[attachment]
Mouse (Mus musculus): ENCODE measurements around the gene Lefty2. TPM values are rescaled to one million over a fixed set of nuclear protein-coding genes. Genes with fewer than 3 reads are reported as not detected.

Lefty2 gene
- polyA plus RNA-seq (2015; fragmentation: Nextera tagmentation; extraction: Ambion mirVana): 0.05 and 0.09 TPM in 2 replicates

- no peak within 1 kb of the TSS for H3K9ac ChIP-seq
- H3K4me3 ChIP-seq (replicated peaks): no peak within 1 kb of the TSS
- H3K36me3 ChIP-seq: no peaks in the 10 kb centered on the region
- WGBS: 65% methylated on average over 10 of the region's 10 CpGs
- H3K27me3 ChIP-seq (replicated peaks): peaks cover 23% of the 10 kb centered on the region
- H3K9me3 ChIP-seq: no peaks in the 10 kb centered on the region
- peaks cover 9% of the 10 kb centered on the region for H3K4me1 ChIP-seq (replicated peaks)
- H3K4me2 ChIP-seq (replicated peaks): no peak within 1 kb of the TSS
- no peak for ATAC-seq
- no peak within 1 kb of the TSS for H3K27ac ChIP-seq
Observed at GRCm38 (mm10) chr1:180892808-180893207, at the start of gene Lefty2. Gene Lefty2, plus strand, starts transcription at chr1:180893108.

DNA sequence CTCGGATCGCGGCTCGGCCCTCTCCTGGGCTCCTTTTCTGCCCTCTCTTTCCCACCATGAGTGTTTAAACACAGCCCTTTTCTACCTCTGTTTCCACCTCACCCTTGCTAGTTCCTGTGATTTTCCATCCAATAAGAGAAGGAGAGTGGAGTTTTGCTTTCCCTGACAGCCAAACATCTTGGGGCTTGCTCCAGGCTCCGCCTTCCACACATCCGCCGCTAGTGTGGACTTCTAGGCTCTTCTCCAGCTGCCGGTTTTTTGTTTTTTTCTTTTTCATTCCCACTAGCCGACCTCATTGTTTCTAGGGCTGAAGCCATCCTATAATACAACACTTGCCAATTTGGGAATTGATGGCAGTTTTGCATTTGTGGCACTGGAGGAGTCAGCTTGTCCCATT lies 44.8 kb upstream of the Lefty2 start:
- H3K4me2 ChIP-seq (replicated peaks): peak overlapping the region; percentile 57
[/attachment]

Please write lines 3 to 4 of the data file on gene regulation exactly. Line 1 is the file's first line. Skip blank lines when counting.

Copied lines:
- polyA plus RNA-seq (2015; fragmentation: Nextera tagmentation; extraction: Ambion mirVana): 0.05 and 0.09 TPM in 2 replicates

- no peak within 1 kb of the TSS for H3K9ac ChIP-seq